When the Demon Kingdom kidnaps the Princess of Goodereste, it’s the demons who get more than they bargained for. Princess Syalis’s reign of terror begins during her first night as a captive in the demon palace. The pillow is rough and lumpy and even noisy. So, using her seamstress skills, she gathers materials for a more comfortable sleep. She goes on to ravage the Demon Kingdom, RPG-style. Each chapter revolves around the princess’s quest to solve a sleeping problem. Rough sheets? Behead a ghost shroud. Need a better mattress? Dismantle a delicate artifact. Syalis doesn’t care if she gets rescued; her kidnapping is a welcome vacation from royal duties and a great opportunity to nap as much as she wants.
The RPG references and in-jokes work surprisingly well within the story, with Syalis equipping herself with protective amulets and HP counters and respawning in the demon clinic every time she dies by misadventure. As for the plot, if the constant quest for a good night’s sleep is a plot, then this book has loads. There are even subplots, including the Demon King’s efforts to make a challenging (but not too challenging) dungeon for questing heroes and the dog-headed demon Red Siberian’s hopeless attempts to lay down the law for Syalis. But how long can a book centered around a single gag last? Surprisingly long. Kumanomata lays the groundwork for an ever-expanding plot and endless complications. There’s still room to explore the world outside the demon castle and the hero trying to rescue Syalis, and the Demon King himself is still underutilized.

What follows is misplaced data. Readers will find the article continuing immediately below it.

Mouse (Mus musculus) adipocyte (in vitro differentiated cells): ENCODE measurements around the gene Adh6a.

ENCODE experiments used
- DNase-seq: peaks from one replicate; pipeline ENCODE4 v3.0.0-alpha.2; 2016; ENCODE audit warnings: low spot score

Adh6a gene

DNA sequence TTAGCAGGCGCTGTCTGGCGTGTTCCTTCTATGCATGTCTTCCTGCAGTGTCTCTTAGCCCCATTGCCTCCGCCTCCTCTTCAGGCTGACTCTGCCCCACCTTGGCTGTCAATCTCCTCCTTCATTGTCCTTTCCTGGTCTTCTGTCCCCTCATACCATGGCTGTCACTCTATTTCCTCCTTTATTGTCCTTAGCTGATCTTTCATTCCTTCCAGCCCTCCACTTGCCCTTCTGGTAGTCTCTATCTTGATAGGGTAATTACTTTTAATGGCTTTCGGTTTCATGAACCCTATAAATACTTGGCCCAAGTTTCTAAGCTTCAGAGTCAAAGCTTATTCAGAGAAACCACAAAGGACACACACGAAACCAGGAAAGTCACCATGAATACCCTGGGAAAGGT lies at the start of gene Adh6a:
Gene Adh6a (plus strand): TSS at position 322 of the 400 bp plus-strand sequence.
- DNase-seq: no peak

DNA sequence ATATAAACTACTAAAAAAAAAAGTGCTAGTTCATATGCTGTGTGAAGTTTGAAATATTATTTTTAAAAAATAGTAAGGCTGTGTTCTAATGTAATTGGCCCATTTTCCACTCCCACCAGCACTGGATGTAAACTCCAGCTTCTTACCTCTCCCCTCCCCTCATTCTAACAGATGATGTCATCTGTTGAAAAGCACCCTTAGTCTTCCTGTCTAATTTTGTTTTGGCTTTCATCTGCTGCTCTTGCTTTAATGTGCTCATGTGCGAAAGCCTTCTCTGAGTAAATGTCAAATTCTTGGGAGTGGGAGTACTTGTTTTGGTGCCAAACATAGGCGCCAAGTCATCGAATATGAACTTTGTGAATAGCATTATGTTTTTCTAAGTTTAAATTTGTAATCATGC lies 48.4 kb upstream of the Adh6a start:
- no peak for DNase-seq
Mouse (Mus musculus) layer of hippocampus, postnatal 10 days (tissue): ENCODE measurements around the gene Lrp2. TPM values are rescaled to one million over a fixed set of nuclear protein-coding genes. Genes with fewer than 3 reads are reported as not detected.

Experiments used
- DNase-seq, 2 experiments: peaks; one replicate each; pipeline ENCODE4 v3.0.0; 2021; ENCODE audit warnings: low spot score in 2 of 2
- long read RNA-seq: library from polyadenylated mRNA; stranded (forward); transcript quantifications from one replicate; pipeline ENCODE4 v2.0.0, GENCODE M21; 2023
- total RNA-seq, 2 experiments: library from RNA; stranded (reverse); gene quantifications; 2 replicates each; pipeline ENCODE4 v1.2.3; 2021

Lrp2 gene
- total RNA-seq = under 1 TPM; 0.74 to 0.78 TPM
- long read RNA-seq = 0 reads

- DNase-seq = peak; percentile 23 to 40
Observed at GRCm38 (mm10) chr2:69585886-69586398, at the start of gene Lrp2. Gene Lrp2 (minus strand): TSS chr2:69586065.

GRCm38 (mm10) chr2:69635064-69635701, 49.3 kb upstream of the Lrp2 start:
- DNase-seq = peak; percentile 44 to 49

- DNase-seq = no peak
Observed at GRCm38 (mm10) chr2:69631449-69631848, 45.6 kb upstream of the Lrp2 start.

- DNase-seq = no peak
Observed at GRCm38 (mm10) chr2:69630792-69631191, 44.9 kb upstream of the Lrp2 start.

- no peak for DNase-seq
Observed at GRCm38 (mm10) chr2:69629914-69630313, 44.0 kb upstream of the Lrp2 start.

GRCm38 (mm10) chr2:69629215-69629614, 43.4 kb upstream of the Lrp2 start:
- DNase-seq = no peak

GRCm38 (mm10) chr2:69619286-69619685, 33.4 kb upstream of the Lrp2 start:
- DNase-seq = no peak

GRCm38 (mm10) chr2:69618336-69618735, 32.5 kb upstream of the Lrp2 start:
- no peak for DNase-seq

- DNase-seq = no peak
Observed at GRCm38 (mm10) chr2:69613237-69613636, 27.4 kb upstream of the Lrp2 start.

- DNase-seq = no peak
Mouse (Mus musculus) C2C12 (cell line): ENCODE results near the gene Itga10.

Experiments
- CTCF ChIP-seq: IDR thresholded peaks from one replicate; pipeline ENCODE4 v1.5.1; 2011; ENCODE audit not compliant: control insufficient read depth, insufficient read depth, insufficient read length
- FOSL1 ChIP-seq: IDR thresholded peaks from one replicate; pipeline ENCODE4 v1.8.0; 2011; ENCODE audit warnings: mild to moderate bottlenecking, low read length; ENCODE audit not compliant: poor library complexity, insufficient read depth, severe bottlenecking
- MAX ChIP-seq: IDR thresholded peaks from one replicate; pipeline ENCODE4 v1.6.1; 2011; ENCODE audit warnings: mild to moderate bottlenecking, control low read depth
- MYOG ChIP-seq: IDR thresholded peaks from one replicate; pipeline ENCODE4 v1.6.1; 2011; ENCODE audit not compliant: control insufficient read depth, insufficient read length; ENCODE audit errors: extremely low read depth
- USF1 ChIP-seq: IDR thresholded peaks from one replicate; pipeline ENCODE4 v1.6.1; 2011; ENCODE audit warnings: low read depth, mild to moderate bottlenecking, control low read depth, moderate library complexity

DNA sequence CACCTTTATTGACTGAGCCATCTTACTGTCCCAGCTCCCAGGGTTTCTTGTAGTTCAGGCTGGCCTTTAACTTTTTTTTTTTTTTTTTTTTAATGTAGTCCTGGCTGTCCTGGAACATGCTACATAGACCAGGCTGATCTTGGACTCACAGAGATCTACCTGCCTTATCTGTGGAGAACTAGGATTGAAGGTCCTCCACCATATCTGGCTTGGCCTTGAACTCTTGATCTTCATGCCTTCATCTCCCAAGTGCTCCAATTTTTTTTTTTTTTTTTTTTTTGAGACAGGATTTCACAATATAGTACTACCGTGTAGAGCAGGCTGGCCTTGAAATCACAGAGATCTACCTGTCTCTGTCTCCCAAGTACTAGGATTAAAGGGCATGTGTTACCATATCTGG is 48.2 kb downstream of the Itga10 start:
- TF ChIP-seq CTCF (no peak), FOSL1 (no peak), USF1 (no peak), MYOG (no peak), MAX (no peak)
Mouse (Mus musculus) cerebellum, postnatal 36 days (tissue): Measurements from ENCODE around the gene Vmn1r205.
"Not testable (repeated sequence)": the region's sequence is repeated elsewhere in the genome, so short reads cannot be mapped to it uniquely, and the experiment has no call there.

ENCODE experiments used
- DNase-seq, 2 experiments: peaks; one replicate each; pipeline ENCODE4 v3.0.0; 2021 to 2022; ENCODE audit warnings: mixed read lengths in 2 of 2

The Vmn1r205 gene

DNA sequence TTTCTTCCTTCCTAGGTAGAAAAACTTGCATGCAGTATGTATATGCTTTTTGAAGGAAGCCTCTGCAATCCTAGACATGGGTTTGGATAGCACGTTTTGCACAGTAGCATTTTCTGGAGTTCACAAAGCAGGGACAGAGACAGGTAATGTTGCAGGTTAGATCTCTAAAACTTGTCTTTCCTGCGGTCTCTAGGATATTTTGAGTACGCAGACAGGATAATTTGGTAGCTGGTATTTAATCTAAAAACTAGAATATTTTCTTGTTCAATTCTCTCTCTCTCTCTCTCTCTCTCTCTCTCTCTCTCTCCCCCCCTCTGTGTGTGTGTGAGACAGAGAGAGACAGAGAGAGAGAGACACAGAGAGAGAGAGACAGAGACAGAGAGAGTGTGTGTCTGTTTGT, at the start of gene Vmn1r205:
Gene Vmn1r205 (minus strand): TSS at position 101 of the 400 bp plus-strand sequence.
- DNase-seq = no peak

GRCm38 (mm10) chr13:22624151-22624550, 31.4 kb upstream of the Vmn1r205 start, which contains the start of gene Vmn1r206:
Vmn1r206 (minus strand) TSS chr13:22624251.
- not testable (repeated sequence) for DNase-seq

The art is solid, but the character designs are a little uneven. The princess is by far the cutest character in the book, although the teddy-bear demons are a close second. Some of the demons are dull looking, but in Kumanomata’s defense, the story requires a huge number of demon designs. The backgrounds are mostly generic castle settings with a splash of hellscape thrown in; it’s a shame there’s no attempt to extend the visual gags by putting the characters in a parody of a video game setting or making the world look like RPG art. A few sly references could have elevated Sleepy Princess into an outstanding satire. But it’s still a funny, weirdly relatable manga perfect for RPG fans and anyone whose life goals include being in pajamas all the time.
publisher: Viz Media
story and art: Kagiji Kumanomata
This story appears in the October 2018 issue of Otaku USA Magazine. Click here to get a print copy.